LIU Brooklyn health talks, fairs, workshops, begin Sept. 19

September 17, 2012 LIU Brooklyn
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The School of Health Professions LIU Brooklyn will host  a series of free campus and community public education programs devoted to educating the public about public health, the science and art of protecting and improving the health of communities through education, promoting healthy lifestyles and research.

“Brooklyn’s Health,” which kicks off Sept. 19 and culminates with a Nov. 12 event, promises to bring important and fascinating health issues to the forefront, said Dr. Karen Denard Goldman, associate professor of public health at LIU Brooklyn and chair of the university’s new Master of Public Health degree program.

“This exciting series is an excellent way for the community and campus to connect,” said Goldman, coordinator of the series. She created it from various course activities and School of Health Professions special events.

The first program is the eye-opening “Brooklyn’s Health: Past, Present and Future” panel discussion, on Wednesday, Sept. 19, 6 to 7:30 p.m. in LIU Brooklyn’s Zeckendorf Health Sciences Building, Room 121.

The panel will include distinguished Brooklyn historians and local public health leaders, including: Kimberly George, executive director at Greater Brooklyn Health Coalition; Julie Golia, public historian with the Brooklyn Historical Society; and Robin M. Katz, outreach and public services archivist for the Brooklyn Historical Society, will served on the panel. Also invited to participate are Colvin W. Grunnam, president of Bedford Stuyvesant Restoration Corporation, and K. Aletha Maybank, assistant commissioner with the Brooklyn District Public Health Office, New York City Department of Health and Mental Hygiene.

Thomas W. Elwood,  executive director, Association of School of Allied Health Professions. Photo courtesy of LIU.The series continues with:

  • Oct. 2 — “Health Reform and the Nation’s Health Care Needs,” a timely and provocative analysis of the nation’s real health care needs and how far the Health Reform legislation actually goes in meeting them. In a down-to-earth, candid, no-holds-barred presentation targeted to the general public and health professionals, Thomas W. Elwood, DrPH, executive director of the Association of School of Allied Health Professions in Washington, D.C., discusses why health reform was necessary, how and to what degree it was really achieved, the impact it was intended to have and is likely to have in this country, and what we have to look forward to in the coming years. A question and answer period will follow Elwood’s presentation (Kumble Theater, 5:30 to 6:30 p.m.).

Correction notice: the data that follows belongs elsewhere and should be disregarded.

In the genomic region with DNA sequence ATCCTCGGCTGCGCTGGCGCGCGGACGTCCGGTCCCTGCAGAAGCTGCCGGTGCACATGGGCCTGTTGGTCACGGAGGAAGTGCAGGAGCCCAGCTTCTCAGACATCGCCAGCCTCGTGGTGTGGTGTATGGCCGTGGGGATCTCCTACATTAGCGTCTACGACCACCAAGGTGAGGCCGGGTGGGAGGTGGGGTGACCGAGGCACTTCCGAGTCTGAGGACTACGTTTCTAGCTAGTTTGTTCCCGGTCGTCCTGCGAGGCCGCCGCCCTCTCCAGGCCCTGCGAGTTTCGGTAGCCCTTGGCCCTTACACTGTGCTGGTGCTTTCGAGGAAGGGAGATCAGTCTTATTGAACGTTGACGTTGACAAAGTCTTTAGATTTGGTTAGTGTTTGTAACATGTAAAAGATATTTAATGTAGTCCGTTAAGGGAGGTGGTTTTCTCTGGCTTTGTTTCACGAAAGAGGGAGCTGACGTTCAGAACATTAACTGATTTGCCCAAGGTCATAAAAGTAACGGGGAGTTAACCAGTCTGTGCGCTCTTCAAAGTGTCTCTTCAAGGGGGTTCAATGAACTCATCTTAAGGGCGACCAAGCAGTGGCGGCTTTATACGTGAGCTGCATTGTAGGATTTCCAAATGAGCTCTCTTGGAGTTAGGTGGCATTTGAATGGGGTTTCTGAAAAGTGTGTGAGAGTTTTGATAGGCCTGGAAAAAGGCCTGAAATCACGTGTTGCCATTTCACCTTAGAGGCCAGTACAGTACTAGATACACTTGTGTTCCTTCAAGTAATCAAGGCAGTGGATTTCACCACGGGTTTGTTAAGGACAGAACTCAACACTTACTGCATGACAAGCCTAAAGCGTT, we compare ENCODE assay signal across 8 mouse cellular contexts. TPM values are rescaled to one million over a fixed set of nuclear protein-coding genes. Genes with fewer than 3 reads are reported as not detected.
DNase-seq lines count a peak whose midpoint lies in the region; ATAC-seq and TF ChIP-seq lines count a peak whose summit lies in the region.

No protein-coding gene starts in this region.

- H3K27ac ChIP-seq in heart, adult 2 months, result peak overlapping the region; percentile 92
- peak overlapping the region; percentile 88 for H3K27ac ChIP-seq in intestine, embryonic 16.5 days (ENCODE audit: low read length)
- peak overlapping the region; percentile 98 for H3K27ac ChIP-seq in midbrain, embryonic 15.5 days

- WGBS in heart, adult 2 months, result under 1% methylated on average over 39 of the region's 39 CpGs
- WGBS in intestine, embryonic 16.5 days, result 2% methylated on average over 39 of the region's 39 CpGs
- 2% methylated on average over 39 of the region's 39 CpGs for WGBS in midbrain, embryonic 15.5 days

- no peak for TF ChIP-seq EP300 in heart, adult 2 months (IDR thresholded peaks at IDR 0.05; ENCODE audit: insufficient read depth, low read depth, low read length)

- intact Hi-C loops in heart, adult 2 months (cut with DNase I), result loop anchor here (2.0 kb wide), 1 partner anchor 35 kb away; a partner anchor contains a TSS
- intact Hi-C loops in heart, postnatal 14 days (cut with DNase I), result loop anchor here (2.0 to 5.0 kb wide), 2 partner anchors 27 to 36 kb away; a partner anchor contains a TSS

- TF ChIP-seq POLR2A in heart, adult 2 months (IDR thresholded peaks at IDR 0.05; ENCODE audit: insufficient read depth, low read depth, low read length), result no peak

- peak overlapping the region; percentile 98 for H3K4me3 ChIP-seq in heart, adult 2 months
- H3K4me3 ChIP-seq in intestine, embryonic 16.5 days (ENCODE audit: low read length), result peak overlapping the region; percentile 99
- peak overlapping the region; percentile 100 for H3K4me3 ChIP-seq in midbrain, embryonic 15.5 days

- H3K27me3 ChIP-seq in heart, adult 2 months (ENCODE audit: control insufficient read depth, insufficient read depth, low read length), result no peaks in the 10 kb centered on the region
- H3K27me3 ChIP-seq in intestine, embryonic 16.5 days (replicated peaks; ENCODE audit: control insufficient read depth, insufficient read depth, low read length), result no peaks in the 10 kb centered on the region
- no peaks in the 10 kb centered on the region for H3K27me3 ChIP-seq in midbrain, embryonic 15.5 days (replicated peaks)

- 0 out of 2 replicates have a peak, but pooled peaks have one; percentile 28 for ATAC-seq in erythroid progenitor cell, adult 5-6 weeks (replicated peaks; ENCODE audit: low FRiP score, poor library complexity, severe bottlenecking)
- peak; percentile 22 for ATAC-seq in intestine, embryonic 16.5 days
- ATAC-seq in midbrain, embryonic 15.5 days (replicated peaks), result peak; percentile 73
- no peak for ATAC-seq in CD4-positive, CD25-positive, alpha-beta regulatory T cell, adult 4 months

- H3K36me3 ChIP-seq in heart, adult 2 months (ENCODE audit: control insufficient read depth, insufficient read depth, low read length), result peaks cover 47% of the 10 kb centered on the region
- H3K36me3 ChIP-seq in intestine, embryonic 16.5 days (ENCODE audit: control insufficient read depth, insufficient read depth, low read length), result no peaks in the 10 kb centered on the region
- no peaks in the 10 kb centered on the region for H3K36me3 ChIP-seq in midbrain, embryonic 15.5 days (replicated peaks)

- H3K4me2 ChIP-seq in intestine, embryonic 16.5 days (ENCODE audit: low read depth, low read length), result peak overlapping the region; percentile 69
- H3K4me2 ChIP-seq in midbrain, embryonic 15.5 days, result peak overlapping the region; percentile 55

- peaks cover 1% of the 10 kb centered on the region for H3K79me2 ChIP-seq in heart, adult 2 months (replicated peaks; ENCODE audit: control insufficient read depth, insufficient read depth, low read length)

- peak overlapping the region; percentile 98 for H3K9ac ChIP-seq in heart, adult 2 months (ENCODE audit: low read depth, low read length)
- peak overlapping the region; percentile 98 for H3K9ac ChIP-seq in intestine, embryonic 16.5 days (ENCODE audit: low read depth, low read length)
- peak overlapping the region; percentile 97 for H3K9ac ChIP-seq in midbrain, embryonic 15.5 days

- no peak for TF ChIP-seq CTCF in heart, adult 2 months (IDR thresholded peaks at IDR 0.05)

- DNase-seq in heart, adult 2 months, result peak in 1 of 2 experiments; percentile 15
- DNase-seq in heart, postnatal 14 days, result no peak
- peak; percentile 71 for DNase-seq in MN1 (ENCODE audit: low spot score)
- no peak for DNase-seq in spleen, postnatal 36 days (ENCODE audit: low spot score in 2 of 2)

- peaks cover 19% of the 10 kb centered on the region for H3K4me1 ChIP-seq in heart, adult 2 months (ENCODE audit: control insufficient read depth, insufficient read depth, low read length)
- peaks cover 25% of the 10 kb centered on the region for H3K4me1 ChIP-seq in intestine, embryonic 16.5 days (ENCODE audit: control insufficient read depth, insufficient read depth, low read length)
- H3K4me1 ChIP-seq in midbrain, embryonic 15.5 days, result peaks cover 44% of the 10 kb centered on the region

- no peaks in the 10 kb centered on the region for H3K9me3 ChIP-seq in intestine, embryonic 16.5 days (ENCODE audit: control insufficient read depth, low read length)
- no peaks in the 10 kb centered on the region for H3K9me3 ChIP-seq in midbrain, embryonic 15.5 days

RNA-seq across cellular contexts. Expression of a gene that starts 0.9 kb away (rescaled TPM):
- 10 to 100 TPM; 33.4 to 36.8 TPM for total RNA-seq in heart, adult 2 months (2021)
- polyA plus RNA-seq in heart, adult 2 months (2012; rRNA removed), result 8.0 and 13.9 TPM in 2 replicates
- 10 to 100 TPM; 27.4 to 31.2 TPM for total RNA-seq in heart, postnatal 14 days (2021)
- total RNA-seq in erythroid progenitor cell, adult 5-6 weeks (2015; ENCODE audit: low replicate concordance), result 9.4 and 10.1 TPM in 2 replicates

• Oct. 19 — “HIV: New Society Challenges — From Diagnosis to Aging,” the 4th Annual Selfhelp Special Family Home Care, Inc. HIV Outreach Conference in collaboration with the Brooklyn Aids Task Force and the LIU Brooklyn School of Health Professions  (8 a.m. to 4 p.m., LIU Brooklyn, Main Building).   • Oct. 23 — “How Policies that Influence Health are Made” will feature a panel of local legislators discussing the controversial role of policies in health promotion and protection, along with the strategies involved in influencing policies at the city, state and federal levels (6 p.m. to 7:30 p.m., in the LIU Brooklyn Zeckendorf Health Sciences Building).

• Nov. 8 — “Food, Fitness and Fun: How Brooklyn Fights Diabetes,” is an all-day conference that will examine education, clinical care, support and supplies for diabetics; people at risk for diabetes; and people (peers, children, parents, friends and health professionals) who care for those who have or are at risk for diabetes (11a.m. to 7 p.m. in the Arnold & Marie Schwartz Athletic Center in Metcalfe Hall).

• Nov. 12 — “Give Peace a Chance: War as a Public Health Issue,” promises to be a stirring and respectful exploration of the impact of war on the soldiers and their families, as well as on communities, the countries involved and the entire world. Nobel Peace Prize Winner Victor Sidel, M.D., will participate in the event.    All programs are free and open to the public. For further information on this series, call (718) 488-1256. To find out about LIU Brooklyn’s M.P.H. graduate degree program, e-mail [email protected] or call the Admissions Office at (718) 488-1011 or e-mail [email protected].   LIU Brooklyn is distinguished by dynamic curricula reflecting the great urban community it serves. Distinctive programs encompass the arts and media, the natural sciences, business, social policy, urban education, the health professions and pharmacy, and include the Ph.D. in Clinical Psychology, the Ph.D. in Pharmaceutics, the Pharm.D. in Pharmacy, and the D.P.T. in Physical Therapy.

A vibrant urban oasis in Downtown Brooklyn, this diverse and thriving campus offers academic excellence, personalized attention, small class size and flexible course schedules. In 2006, a $45-million Wellness, Recreation and Athletic Center was opened to serve the Campus and the surrounding community. In 2007, the Cyber Café was launched, providing a high-tech hot spot for students and faculty members to meet and eat.

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